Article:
cover image How to Write an Autobiographical Novel: Essays

How to Write an Autobiographical Novel: Essays

Alexander Chee. Mariner, $15.99 trade paper (288p) ISBN 978-1-328-76452-2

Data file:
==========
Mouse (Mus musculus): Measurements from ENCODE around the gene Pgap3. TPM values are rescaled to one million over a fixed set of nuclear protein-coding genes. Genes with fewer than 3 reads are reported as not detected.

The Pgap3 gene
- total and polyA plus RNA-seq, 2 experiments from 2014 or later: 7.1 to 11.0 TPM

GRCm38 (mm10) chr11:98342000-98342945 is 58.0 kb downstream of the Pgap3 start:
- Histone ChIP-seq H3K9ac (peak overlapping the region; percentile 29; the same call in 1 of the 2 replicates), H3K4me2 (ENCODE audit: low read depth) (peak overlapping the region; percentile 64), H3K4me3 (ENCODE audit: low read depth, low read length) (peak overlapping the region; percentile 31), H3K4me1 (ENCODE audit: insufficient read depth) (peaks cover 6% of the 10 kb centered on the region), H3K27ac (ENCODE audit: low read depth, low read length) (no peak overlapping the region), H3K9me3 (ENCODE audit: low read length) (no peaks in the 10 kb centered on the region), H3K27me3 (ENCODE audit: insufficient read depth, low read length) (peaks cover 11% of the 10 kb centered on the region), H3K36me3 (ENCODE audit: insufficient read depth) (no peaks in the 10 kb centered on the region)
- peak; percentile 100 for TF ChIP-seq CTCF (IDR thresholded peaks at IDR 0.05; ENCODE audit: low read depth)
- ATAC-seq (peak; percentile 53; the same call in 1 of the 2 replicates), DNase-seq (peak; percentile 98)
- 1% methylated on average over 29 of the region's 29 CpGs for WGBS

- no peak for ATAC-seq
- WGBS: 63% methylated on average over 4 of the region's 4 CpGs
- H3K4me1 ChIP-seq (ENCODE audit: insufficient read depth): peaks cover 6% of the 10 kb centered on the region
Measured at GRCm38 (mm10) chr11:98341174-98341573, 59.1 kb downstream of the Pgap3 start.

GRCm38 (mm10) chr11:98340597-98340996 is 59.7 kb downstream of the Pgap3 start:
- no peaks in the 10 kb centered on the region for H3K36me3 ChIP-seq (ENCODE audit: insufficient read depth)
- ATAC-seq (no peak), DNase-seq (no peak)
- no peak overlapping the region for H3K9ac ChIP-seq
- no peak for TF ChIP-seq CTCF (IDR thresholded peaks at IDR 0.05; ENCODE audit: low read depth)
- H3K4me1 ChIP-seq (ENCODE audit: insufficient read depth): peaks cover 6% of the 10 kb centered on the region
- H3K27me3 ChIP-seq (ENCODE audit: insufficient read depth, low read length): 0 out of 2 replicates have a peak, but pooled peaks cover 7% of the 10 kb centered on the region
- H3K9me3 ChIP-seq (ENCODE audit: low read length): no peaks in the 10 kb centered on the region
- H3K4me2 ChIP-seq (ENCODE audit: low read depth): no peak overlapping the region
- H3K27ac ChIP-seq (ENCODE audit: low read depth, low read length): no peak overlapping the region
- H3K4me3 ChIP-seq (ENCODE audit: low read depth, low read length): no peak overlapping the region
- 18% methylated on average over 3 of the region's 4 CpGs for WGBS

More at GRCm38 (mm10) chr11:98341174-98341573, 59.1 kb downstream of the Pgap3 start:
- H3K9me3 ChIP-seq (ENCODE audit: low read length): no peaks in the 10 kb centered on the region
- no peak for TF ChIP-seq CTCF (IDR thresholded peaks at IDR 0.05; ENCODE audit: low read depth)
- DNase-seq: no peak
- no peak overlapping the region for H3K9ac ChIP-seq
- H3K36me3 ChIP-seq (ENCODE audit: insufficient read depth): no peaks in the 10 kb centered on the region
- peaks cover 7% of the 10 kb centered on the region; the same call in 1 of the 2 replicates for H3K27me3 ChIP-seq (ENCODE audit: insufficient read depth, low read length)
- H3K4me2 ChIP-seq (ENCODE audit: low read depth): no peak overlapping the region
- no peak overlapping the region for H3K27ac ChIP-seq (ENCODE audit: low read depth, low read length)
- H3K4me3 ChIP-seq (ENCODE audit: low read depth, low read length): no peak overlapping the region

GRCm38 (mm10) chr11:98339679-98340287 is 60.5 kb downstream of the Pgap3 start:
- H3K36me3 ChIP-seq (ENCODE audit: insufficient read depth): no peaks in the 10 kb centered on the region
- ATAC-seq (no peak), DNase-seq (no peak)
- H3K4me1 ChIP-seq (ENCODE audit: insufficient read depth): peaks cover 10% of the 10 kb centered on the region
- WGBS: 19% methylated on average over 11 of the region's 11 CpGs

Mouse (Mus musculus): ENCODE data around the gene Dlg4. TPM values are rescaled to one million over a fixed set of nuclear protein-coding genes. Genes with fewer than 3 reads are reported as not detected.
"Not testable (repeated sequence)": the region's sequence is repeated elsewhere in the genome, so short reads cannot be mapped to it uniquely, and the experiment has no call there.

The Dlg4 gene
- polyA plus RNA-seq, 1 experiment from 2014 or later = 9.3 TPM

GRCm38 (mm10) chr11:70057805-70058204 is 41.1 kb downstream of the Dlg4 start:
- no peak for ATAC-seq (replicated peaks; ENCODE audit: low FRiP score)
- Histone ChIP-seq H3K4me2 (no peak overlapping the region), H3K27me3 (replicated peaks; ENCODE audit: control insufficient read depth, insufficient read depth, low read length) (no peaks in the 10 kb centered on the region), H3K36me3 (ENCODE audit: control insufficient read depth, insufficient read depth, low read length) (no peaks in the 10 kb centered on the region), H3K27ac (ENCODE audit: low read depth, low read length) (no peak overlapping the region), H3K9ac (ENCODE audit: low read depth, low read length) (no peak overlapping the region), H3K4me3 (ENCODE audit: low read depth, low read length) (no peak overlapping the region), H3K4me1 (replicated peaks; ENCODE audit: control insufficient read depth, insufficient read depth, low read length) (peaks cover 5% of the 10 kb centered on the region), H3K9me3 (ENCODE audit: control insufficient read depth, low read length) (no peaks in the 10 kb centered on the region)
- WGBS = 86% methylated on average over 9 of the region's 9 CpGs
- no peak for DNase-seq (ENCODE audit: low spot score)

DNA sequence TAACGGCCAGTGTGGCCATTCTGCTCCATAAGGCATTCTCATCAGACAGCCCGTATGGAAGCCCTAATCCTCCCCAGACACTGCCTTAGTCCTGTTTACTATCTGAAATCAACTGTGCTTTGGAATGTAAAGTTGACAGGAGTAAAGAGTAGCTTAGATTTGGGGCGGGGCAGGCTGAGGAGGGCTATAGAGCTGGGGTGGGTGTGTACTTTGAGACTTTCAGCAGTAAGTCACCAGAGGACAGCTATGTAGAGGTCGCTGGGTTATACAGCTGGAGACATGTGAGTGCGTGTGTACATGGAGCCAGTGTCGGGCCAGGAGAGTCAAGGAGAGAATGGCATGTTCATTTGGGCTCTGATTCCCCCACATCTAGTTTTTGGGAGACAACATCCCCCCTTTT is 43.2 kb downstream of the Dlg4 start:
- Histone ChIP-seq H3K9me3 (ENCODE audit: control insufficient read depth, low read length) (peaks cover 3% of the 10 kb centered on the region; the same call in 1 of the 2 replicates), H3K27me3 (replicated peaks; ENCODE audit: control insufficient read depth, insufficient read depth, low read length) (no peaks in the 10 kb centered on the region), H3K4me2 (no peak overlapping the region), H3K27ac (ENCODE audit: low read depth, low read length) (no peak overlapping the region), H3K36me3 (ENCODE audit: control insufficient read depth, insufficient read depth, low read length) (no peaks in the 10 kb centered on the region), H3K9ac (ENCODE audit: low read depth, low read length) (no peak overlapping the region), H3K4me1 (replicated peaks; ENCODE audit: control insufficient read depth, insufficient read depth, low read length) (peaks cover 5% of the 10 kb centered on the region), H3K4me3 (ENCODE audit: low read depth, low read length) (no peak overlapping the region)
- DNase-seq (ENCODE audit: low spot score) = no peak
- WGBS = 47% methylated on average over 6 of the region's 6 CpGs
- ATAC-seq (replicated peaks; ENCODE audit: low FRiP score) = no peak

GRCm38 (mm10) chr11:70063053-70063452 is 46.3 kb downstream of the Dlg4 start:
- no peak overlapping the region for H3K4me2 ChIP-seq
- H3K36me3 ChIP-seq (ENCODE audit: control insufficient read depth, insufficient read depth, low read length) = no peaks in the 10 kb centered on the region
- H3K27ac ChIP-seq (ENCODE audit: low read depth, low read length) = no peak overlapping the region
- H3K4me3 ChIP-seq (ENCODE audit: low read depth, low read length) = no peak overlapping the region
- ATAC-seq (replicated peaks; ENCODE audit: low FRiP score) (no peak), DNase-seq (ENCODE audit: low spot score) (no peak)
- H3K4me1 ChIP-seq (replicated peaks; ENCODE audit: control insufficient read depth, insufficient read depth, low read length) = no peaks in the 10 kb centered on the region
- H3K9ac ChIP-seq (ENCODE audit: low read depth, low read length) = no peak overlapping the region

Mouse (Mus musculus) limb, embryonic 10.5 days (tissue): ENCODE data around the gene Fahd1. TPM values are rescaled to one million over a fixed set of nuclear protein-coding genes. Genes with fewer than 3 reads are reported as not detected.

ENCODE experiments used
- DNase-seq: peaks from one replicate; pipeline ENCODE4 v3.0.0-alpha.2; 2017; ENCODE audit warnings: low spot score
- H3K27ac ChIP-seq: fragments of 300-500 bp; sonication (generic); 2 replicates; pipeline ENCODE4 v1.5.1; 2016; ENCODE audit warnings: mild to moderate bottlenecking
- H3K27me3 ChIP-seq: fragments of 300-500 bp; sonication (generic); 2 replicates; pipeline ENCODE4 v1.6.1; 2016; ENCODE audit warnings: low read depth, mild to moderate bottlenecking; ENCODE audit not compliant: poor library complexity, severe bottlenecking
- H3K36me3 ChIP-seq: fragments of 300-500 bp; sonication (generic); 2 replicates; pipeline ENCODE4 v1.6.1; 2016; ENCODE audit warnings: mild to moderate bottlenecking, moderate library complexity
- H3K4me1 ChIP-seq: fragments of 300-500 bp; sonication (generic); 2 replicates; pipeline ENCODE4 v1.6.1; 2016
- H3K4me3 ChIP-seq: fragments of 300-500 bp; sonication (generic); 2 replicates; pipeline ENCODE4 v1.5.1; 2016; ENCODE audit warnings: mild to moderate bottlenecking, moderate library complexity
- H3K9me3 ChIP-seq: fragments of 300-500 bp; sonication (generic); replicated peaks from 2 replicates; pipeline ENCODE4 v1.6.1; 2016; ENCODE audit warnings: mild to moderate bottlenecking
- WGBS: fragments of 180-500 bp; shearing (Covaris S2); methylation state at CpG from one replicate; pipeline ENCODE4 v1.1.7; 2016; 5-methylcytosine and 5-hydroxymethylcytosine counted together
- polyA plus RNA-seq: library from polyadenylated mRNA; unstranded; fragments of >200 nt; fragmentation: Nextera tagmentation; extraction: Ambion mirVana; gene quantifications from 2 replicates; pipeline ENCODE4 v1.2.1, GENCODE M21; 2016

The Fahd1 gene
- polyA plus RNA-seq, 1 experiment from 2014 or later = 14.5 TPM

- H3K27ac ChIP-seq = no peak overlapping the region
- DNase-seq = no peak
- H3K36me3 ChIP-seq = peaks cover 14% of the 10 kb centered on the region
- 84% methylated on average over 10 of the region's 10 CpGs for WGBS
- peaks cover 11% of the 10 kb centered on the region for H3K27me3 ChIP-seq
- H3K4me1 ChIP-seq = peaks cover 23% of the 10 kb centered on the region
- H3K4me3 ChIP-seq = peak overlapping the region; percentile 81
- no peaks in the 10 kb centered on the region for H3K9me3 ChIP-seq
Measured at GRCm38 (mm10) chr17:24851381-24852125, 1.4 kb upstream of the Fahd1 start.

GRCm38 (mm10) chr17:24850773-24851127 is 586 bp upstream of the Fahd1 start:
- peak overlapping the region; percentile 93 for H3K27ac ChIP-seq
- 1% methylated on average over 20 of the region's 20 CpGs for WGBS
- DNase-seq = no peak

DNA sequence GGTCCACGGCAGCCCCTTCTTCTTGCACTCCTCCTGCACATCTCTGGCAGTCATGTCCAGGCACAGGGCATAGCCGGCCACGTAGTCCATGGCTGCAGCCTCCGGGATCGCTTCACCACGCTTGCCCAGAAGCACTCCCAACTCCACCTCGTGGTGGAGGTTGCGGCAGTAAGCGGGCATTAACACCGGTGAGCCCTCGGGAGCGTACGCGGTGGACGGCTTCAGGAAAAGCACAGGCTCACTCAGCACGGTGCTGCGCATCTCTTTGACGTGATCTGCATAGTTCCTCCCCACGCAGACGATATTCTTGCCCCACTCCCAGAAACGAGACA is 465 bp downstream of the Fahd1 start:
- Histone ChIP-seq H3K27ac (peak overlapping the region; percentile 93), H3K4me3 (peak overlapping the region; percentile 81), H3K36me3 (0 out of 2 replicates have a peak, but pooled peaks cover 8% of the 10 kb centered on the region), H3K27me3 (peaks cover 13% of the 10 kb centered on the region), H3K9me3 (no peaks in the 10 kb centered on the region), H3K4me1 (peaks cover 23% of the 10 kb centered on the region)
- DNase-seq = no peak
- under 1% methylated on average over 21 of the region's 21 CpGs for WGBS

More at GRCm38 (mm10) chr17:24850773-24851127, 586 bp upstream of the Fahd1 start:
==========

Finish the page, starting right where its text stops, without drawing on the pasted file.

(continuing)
“To write is to sell a ticket to escape, not from the truth, but into it,” short story writer and novelist Chee (The Queen of the Night) alerts readers here. In the 16 essays assembled, he reflects on a breadth of experiences that, collectively viewed, offer a portrait of the developing writer. In Chee’s hands, varied subjects, however disparate they may seem, coalesce—a summer in Mexico as an exchange student, a stint as a Tarot-deck reader, a writing course with Annie Dillard, an AIDS march, performing in drag, meeting William F. Buckley on a catering job, tending a garden. Chee’s aphoristic pieces “100 Things About Writing a Novel” and “How to Write an Autobiographical Novel” implicitly counter the notion of a direct memoir. “The memoir [is] a kind of mask too, but one that insists you are only one person,” Chee asserts. Chee’s collection is, at its core, about writing itself: about how writing happens and writers are formed. A duller, less evocative title along the lines of How I Became a Writer might have been more accurate, but that would have failed to convey Chee’s marvelously oblique style as an essayist—his capacity to inform and educate readers while they’re too enraptured to notice. [em]Agent: Jin Auh, Wylie Agency. (Apr.) [/em]